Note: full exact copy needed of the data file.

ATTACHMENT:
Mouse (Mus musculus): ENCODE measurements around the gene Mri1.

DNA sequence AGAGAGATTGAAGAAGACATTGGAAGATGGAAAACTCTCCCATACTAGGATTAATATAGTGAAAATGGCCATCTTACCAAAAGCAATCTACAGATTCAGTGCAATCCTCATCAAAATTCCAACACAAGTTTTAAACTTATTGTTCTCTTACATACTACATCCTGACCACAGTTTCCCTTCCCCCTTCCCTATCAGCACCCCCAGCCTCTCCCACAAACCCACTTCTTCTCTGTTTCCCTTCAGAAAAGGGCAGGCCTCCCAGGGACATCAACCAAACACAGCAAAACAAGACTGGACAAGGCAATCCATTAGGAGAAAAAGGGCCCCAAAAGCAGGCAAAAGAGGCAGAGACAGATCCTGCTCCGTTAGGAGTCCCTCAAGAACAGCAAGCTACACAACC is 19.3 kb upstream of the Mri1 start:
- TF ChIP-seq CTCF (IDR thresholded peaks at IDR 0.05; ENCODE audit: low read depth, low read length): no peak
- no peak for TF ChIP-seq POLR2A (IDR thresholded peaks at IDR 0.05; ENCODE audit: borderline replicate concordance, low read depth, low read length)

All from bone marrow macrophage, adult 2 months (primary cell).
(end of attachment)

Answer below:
Mouse (Mus musculus): ENCODE measurements around the gene Mri1.

DNA sequence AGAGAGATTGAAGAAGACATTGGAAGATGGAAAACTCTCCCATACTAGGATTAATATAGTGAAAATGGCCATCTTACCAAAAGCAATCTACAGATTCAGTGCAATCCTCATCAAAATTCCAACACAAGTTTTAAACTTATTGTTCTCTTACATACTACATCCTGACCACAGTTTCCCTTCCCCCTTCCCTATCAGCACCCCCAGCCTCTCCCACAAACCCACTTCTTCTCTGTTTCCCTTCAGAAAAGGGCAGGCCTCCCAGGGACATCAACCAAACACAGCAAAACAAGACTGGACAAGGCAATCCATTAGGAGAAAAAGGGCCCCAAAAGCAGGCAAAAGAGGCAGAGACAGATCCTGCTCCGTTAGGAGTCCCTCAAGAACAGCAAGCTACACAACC is 19.3 kb upstream of the Mri1 start:
- TF ChIP-seq CTCF (IDR thresholded peaks at IDR 0.05; ENCODE audit: low read depth, low read length): no peak
- no peak for TF ChIP-seq POLR2A (IDR thresholded peaks at IDR 0.05; ENCODE audit: borderline replicate concordance, low read depth, low read length)

All from bone marrow macrophage, adult 2 months (primary cell).